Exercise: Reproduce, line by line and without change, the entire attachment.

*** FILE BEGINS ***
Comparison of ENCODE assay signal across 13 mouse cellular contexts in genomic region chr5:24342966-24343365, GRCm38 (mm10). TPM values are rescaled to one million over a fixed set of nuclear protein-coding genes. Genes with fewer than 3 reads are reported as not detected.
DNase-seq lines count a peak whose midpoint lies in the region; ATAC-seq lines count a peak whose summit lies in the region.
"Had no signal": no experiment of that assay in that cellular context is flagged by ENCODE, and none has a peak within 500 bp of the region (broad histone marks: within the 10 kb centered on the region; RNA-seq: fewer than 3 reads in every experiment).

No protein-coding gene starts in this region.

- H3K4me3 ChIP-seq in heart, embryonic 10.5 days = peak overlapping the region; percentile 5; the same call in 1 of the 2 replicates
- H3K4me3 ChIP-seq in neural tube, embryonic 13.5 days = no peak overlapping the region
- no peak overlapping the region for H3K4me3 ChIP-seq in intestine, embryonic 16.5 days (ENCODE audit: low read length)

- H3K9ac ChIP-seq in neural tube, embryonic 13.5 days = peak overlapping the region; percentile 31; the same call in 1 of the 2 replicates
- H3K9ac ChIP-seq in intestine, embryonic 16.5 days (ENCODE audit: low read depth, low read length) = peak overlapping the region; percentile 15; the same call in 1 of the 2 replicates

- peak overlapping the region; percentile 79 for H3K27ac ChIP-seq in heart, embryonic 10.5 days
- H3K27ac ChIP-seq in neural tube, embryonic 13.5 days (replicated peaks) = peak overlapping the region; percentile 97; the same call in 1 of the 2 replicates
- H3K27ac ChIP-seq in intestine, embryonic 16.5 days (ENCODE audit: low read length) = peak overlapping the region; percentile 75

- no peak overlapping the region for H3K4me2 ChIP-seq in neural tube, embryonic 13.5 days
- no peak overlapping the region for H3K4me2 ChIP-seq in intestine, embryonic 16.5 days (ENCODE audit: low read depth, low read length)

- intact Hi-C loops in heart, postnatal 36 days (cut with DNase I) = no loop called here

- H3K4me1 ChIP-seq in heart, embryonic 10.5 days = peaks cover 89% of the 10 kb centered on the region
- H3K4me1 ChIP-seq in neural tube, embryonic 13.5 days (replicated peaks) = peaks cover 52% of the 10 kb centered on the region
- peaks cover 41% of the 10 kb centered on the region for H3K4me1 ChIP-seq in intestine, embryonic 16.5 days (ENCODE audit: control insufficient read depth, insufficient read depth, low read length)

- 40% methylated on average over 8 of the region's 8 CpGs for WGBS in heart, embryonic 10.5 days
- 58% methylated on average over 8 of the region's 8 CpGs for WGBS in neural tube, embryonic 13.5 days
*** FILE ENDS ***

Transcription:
Comparison of ENCODE assay signal across 13 mouse cellular contexts in genomic region chr5:24342966-24343365, GRCm38 (mm10). TPM values are rescaled to one million over a fixed set of nuclear protein-coding genes. Genes with fewer than 3 reads are reported as not detected.
DNase-seq lines count a peak whose midpoint lies in the region; ATAC-seq lines count a peak whose summit lies in the region.
"Had no signal": no experiment of that assay in that cellular context is flagged by ENCODE, and none has a peak within 500 bp of the region (broad histone marks: within the 10 kb centered on the region; RNA-seq: fewer than 3 reads in every experiment).

No protein-coding gene starts in this region.

- H3K4me3 ChIP-seq in heart, embryonic 10.5 days = peak overlapping the region; percentile 5; the same call in 1 of the 2 replicates
- H3K4me3 ChIP-seq in neural tube, embryonic 13.5 days = no peak overlapping the region
- no peak overlapping the region for H3K4me3 ChIP-seq in intestine, embryonic 16.5 days (ENCODE audit: low read length)

- H3K9ac ChIP-seq in neural tube, embryonic 13.5 days = peak overlapping the region; percentile 31; the same call in 1 of the 2 replicates
- H3K9ac ChIP-seq in intestine, embryonic 16.5 days (ENCODE audit: low read depth, low read length) = peak overlapping the region; percentile 15; the same call in 1 of the 2 replicates

- peak overlapping the region; percentile 79 for H3K27ac ChIP-seq in heart, embryonic 10.5 days
- H3K27ac ChIP-seq in neural tube, embryonic 13.5 days (replicated peaks) = peak overlapping the region; percentile 97; the same call in 1 of the 2 replicates
- H3K27ac ChIP-seq in intestine, embryonic 16.5 days (ENCODE audit: low read length) = peak overlapping the region; percentile 75

- no peak overlapping the region for H3K4me2 ChIP-seq in neural tube, embryonic 13.5 days
- no peak overlapping the region for H3K4me2 ChIP-seq in intestine, embryonic 16.5 days (ENCODE audit: low read depth, low read length)

- intact Hi-C loops in heart, postnatal 36 days (cut with DNase I) = no loop called here

- H3K4me1 ChIP-seq in heart, embryonic 10.5 days = peaks cover 89% of the 10 kb centered on the region
- H3K4me1 ChIP-seq in neural tube, embryonic 13.5 days (replicated peaks) = peaks cover 52% of the 10 kb centered on the region
- peaks cover 41% of the 10 kb centered on the region for H3K4me1 ChIP-seq in intestine, embryonic 16.5 days (ENCODE audit: control insufficient read depth, insufficient read depth, low read length)

- 40% methylated on average over 8 of the region's 8 CpGs for WGBS in heart, embryonic 10.5 days
- 58% methylated on average over 8 of the region's 8 CpGs for WGBS in neural tube, embryonic 13.5 days